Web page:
She set the flitter down and the four of them disembarked and walked cautiously forward, the two males following Acorna, while RK stalked ahead of them, his bushy black-streaked gray tail lashing. He was armed not only with sensors but also with plenty of repellent for the carnivorous plants. He seemed to think he was immune to attack.

Thariinye, much less cocky now that they were on the ground, furtively examined himself now and then, inspecting his feet or arms, to see if he was vanishing yet.

Mac simply took in the devastated landscape, impassively storing what he saw as data.

Acorna’s steps across Vhiliinyar’s surface were tentative at first, then as they moved closer to the place she had sensed from the flitter, grew more confident. Until she literally came up against a stone wall. At that point she stopped, staring at the rock as if willing it to go away, because she knew it shouldn’t be there. She turned to Thariinye and Mac. They shrugged. Thariinye scratched his head and Mac looked as if he was trying to calculate the rock’s density and how much thrust it would take him to burst through it.

RK came up with an immediate and much simpler solution. Without waiting for the rest of the party, he sprayed the wall. Then he walked over to one side of it, and rounded a corner that had been concealed by the shadow from an overhang. He stood just beyond their sight, except for the tip of his tail, which he kept flipping as if to signal them in case they were so dense they hadn’t figured out where he was.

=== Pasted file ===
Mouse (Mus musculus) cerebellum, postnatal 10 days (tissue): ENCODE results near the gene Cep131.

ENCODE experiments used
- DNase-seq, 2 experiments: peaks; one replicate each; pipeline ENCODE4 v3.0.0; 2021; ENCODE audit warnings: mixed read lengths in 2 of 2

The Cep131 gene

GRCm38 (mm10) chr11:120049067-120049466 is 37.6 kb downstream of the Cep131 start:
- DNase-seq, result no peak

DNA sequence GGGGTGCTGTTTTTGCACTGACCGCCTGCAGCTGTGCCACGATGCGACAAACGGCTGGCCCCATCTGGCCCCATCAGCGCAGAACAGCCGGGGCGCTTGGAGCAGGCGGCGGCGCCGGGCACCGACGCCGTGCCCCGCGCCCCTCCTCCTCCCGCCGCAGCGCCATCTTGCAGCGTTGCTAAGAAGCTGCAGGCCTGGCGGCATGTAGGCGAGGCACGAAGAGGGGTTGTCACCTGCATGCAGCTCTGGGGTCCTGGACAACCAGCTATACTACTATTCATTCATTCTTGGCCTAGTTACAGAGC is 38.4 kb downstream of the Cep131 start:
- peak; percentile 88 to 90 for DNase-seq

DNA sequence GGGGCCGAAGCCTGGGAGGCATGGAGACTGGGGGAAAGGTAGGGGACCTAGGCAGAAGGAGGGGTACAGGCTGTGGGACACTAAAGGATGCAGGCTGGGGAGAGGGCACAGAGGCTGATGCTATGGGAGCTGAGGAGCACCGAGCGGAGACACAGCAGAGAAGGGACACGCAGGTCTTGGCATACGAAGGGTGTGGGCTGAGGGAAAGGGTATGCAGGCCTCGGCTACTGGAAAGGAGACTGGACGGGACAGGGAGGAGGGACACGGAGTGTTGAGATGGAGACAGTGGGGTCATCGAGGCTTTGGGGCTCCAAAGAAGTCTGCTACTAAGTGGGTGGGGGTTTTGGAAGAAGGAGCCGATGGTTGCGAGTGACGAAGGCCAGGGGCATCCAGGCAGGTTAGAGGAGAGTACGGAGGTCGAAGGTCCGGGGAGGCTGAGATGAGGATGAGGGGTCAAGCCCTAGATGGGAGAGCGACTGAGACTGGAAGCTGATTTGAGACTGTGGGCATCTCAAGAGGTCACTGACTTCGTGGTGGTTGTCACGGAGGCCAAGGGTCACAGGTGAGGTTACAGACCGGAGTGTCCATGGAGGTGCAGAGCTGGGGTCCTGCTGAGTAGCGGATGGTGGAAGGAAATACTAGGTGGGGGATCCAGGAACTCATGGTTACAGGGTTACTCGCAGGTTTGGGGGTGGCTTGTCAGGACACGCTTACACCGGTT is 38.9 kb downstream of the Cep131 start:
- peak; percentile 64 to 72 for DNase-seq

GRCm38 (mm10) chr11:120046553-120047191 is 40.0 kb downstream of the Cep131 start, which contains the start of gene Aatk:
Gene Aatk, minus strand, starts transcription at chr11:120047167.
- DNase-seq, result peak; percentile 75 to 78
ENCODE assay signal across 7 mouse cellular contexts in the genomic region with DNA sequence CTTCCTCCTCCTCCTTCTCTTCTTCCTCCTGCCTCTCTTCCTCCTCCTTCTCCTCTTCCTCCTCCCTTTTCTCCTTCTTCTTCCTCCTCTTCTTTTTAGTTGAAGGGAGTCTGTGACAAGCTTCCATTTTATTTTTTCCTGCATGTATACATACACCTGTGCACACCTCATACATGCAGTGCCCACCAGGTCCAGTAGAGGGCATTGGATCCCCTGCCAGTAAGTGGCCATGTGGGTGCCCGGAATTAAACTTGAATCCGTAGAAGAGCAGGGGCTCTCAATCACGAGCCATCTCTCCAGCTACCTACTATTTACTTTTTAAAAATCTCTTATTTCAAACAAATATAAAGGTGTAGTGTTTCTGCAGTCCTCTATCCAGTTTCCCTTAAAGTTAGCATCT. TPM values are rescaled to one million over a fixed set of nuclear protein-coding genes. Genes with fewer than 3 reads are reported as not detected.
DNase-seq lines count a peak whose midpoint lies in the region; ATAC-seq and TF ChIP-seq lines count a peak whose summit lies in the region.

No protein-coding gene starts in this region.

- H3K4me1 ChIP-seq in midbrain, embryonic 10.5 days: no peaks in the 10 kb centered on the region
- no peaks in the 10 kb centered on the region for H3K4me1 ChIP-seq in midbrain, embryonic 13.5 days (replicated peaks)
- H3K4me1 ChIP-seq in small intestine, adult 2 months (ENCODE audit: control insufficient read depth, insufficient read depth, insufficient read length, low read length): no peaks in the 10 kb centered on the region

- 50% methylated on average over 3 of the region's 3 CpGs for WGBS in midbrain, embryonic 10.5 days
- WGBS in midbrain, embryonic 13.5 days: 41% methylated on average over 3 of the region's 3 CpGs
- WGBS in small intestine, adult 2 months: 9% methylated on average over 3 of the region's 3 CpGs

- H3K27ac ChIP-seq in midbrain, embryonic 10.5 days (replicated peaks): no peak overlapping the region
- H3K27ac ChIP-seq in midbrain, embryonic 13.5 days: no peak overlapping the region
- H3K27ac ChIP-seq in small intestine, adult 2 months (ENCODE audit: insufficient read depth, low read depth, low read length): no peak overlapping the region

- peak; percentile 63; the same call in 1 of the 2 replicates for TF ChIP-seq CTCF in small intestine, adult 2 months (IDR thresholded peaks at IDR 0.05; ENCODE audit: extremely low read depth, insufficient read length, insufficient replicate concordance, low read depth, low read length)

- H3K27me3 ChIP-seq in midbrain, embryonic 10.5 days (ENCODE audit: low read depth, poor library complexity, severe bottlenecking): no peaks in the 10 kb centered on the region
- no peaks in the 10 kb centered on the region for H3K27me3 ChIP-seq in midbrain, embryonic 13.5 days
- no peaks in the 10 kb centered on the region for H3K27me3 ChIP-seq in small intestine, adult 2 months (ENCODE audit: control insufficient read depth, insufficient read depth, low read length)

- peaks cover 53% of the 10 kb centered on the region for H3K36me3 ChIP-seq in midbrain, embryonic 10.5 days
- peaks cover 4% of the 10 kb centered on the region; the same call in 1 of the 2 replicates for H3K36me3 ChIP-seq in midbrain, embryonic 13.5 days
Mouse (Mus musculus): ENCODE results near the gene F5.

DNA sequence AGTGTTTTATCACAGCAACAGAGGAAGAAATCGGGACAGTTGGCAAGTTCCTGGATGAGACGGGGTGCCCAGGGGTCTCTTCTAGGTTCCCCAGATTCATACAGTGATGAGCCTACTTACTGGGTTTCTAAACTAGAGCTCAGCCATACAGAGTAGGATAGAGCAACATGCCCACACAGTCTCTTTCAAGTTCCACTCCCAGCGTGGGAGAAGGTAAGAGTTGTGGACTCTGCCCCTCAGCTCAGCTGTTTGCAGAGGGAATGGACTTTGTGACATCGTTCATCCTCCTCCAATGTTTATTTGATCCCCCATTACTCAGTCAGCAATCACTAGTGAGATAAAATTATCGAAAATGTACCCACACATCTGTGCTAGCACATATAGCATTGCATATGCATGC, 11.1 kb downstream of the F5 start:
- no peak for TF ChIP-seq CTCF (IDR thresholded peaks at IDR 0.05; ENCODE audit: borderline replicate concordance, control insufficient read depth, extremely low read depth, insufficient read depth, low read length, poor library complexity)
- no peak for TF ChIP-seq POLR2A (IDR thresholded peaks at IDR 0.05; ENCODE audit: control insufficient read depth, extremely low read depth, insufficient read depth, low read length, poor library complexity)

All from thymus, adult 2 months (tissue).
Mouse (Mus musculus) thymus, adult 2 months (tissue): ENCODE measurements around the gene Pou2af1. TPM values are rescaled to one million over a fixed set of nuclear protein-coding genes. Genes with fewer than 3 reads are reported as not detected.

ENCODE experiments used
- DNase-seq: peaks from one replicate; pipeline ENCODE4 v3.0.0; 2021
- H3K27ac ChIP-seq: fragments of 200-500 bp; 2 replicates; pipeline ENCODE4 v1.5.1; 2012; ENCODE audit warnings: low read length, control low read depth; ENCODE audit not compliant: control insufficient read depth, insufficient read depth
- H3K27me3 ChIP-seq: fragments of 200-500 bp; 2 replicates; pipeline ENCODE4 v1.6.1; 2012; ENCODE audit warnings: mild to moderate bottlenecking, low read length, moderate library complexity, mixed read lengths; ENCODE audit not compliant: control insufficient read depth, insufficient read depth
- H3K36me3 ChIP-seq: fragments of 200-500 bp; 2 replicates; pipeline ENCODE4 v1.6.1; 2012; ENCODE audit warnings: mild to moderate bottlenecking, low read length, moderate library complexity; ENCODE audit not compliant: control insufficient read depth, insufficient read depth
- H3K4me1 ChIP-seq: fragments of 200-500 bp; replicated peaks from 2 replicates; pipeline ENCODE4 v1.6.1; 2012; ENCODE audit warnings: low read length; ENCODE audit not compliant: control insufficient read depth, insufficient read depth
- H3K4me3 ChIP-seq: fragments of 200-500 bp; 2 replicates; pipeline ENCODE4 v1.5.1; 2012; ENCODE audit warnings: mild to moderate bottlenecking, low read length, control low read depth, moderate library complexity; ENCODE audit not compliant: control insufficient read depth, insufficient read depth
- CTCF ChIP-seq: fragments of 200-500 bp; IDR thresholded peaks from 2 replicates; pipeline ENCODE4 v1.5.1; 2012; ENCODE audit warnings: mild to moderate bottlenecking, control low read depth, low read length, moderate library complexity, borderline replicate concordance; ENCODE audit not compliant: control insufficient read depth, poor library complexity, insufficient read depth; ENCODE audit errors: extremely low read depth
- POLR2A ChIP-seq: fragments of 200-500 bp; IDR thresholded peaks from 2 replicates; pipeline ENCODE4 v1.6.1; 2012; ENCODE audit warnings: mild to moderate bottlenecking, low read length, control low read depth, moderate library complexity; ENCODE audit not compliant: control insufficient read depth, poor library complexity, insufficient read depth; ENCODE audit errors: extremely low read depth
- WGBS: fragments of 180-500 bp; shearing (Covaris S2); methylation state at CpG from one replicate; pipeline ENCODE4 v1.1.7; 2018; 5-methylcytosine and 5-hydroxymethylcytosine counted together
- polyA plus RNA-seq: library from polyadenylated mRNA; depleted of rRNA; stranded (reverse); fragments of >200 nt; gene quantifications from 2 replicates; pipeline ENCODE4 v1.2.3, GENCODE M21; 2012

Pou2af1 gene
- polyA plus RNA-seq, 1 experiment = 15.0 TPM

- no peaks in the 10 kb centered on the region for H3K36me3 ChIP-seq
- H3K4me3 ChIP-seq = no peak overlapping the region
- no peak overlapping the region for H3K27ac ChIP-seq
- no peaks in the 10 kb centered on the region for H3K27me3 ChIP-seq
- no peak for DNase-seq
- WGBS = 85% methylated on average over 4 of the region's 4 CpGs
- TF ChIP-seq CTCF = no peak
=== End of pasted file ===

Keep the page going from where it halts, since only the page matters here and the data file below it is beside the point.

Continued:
The cat was right. There was an opening in the rock, one that seemed to lead downward almost immediately. But it was heavily choked with rocks, mud, broken bits of Khleevi scat, and other debris. It hardly looked passable.

“Of course, with mountains and cliffs leveled and waterfalls and seas buried in muck, we could hardly expect the cave entrance to be in any shape to use,” Thariinye said glumly. “Besides, the cave must be buried so deep that it’s impossible to get to—that is, if the whole thing hasn’t caved in.”

Acorna said, “The fact that there is still some sort of an opening at this level indicates to me there’s a good chance that the cave hasn’t filled in. I certainly didn’t get a sense of it being filled in when I read the elements in the substrate here. But that’s beside the point. Getting through to see what shape that cave is in is our problem right now.”